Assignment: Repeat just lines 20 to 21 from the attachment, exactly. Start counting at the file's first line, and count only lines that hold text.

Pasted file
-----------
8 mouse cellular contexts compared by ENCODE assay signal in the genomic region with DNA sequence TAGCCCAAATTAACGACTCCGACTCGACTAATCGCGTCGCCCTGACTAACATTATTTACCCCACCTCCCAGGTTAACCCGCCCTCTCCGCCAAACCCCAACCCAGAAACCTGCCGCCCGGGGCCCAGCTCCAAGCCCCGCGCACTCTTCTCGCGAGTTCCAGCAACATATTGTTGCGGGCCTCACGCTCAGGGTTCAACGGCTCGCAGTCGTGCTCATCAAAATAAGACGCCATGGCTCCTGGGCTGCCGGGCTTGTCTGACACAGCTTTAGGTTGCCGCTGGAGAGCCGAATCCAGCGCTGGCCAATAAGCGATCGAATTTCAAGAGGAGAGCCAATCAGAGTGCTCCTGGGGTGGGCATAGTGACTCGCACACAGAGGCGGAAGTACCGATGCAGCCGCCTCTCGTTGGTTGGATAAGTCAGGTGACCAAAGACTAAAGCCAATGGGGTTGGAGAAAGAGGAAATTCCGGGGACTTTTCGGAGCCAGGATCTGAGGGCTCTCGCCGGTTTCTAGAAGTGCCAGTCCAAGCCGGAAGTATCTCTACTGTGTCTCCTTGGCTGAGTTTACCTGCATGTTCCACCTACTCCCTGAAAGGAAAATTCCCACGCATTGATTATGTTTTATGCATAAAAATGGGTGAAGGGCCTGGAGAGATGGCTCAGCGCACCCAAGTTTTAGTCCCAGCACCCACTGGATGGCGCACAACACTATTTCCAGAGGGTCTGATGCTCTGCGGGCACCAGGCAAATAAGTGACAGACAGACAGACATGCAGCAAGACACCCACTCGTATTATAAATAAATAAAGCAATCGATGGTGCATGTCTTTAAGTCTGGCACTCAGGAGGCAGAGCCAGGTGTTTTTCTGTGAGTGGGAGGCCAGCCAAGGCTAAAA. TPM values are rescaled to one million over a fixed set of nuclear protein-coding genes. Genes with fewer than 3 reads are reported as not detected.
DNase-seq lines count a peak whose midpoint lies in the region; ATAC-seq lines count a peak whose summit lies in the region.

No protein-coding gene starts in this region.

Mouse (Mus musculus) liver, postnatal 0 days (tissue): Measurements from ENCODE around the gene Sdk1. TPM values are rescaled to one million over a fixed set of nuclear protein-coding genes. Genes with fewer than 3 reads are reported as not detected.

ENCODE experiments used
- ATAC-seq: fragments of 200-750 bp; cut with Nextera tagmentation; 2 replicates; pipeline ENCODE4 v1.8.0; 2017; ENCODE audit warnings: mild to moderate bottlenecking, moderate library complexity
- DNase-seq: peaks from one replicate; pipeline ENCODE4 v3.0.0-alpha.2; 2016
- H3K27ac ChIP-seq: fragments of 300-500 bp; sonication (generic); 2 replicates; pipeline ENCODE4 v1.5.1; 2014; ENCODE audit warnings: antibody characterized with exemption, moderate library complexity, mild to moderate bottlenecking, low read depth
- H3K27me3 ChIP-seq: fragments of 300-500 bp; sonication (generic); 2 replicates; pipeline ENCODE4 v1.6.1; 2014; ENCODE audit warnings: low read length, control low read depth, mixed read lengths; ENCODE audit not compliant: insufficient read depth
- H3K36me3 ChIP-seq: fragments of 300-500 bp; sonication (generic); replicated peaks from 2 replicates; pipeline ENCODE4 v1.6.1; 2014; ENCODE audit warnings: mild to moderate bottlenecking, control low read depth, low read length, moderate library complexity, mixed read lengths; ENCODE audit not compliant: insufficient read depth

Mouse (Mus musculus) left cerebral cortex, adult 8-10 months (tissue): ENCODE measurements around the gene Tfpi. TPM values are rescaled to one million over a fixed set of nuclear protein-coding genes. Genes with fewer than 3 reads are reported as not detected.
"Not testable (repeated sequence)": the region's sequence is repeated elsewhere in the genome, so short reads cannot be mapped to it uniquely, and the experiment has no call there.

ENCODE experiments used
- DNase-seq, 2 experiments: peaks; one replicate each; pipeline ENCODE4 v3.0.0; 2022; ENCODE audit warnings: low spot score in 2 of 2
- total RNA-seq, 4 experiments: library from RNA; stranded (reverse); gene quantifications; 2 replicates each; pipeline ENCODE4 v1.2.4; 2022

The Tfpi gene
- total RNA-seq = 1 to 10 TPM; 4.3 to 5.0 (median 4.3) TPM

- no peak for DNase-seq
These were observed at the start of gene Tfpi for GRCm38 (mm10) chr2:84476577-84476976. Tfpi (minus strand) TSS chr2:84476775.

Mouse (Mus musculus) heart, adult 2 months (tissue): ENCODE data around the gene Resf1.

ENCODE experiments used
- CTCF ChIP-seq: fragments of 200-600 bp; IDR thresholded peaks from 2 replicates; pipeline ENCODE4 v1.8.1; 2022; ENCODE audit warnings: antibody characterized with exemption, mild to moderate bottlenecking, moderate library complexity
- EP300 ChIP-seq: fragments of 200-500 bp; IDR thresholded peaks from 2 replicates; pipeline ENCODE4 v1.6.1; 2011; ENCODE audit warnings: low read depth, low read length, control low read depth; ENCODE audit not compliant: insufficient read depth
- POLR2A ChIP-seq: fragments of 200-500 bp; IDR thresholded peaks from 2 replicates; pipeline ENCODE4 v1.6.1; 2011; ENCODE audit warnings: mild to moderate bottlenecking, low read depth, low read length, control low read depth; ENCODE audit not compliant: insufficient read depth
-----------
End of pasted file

Mouse (Mus musculus) heart, adult 2 months (tissue): ENCODE data around the gene Resf1.

ENCODE experiments used